ACLU says sit ban should go

The Montana ACLU warned the Missoula City Council on Feb. 10 that suggestions proposed by Mayor John Engen to curb downtown loitering and panhandling could still leave the city on shaky legal ground.

"It goes beyond this council's police powers to ban benign acts," ACLU staff attorney Anna Conley told council during its most recent debate about changes to the city's anti-solicitation and pedestrian interference ordinances.

In December, council voted 7-3 to prohibit sitting, sleeping and lying on a downtown sidewalk between 6 a.m. and 11 p.m., and to prohibit soliciting money in many areas of the city's urban core. The decision sought to quell concern from business owners who have repeatedly called upon council to curb aggressive and unsavory behavior downtown.

Council's December vote was a relief to shopkeepers, but it disturbed those who felt lawmakers were in effect criminalizing homelessness. Weeks after council cast the vote—one of two required to make the amendments law—a federal judge tilted the debate when he found similar prohibitions passed in Boise violated constitutional free speech protections.

The Boise lawsuit prompted Engen to address potential legal pitfalls in Missoula's ordinances. The mayor unveiled his recommended changes this week.

Engen suggested scrapping an existing after-dark solicitation ban and a citywide prohibition against loitering near footbridges and pedestrian tunnels. He also recommended shrinking a no-panhandling buffer area from 20 feet around downtown doorways, as the December ordinance stated, to 10 feet around public entrances to commercial buildings.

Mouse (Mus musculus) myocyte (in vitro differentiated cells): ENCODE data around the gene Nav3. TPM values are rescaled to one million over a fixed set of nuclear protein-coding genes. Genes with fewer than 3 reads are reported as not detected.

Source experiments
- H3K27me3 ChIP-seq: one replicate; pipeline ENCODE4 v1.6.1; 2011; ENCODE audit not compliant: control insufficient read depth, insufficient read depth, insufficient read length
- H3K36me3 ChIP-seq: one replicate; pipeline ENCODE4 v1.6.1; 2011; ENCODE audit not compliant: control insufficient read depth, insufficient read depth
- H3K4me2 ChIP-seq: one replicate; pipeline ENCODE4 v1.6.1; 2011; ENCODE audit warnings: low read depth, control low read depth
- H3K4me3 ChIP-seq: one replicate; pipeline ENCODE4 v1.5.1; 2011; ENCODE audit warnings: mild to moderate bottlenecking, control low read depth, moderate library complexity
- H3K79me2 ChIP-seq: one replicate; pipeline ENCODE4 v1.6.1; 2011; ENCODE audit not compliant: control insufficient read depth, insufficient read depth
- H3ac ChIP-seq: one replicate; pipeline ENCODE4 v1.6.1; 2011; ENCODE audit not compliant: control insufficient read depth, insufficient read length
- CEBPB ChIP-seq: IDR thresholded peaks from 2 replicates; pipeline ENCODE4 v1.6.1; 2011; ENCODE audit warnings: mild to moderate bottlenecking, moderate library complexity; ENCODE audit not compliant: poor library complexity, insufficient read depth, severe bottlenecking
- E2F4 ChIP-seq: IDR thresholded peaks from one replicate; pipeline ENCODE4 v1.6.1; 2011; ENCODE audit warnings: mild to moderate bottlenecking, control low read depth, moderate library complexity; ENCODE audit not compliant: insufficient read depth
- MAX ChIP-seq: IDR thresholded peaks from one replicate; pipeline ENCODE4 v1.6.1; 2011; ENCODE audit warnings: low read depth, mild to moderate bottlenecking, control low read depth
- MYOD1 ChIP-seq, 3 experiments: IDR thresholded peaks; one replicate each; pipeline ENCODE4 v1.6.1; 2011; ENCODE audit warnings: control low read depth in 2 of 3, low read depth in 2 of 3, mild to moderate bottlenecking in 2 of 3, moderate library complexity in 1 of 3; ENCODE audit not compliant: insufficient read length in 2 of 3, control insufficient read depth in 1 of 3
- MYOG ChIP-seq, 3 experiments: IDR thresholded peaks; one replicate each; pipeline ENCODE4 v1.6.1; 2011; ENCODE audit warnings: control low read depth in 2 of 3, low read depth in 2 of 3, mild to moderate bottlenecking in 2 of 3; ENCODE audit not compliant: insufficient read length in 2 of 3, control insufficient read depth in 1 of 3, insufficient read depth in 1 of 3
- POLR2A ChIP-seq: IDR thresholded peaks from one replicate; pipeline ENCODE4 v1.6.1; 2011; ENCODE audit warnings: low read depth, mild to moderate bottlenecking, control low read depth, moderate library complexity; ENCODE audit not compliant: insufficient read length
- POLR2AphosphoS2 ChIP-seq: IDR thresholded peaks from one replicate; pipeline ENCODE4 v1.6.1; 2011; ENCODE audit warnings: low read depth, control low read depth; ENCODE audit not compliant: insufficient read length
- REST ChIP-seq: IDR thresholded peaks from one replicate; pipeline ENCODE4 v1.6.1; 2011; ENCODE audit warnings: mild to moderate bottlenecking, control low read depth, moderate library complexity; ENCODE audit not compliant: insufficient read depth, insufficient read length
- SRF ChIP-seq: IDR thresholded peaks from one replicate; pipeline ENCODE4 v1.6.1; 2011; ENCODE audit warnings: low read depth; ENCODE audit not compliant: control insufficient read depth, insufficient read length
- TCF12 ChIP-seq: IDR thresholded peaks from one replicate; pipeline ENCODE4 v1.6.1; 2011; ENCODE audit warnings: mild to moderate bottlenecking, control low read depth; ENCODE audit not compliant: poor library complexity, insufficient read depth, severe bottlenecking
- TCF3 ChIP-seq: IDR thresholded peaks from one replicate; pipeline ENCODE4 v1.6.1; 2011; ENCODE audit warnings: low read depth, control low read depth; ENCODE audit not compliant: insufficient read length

Engen said he believes his amendments will withstand judicial scrutiny. The ACLU isn't so sure. Conley argued that Engen's draft still has significant problems, including the prohibition against sitting on downtown sidewalks between 6 a.m. and 11 p.m. Tack that onto the city's existing ban on using signs to solicit money in some areas, and Conley said the ordinances still infringe on free speech.

"There is no safety or other justification for banning silently holding a sign in a non-aggressive and non-intrusive way," Conley said.

Councilman Jason Wiener agreed. Aiming to remedy what he sees as an overstep, he proposed striking the sit ban entirely. He also asked his council colleagues to eliminate language in Missoula's existing statutes that make it unlawful to use a sign to solicit for money.

Council sent the ordinances back to committee for further tweaking. They are slated for another debate on Feb. 26.

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